Preferably, a sealant is employed at least along the visible edges of the plastic sheet. This sealant is of a material which dries firm, but resilient, whereby cracking is minimized. The sealant is applied to the edges and feathered out onto the body surface so as to create a smooth flowing surface overall.
The result is a process which is relatively inexpensive to perform and which can be done by an amateur to create a reasonably good looking repaired surface. These and other objects, advantages and features of the invention will be more fully understood and appreciated by reference to the written specification and appended drawings.
FIG. 1 is a fragmentary view of an automobile whose front rocker panel has been repaired in accordance with the method of the present invention;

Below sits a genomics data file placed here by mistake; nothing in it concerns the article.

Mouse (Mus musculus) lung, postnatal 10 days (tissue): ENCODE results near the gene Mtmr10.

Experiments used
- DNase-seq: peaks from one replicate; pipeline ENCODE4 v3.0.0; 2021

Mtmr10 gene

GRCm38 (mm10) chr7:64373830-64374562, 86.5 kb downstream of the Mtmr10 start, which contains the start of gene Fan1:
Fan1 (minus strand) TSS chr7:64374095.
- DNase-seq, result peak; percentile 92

FIG. 2 is a fragmentary view showing a sheet of plastic in accordance with the present invention spaced from an area which has to be repaired;
FIG. 3 is a cross sectional view taken along plane III--III of FIG. 1;
FIG. 4 is a flow diagram illustrating the steps employed in accordance with the method of the present invention; and
FIG. 5 is a front elevational view of a kit in accordance with the present invention.
In the preferred embodiment, the rusted area 10 (FIG. 2) of the vehicle 1 (FIG. 1) is covered with a plastic sheet 20 which is held in place by means of a contact adhesive 30 (FIG. 3). The beveled edges 21 of the plastic sheet 20 are sealed by the application of an edge sealant 40 which is feathered out from the plastic sheet onto the surface of the vehicle to create a smooth appearance. The materials necessary to practice this method can be provided in kit form as shown in FIG. 5 wherein a plastic kit container 50 contains a plastic sheet 20, a contact adhesive 30 and a sealant 40.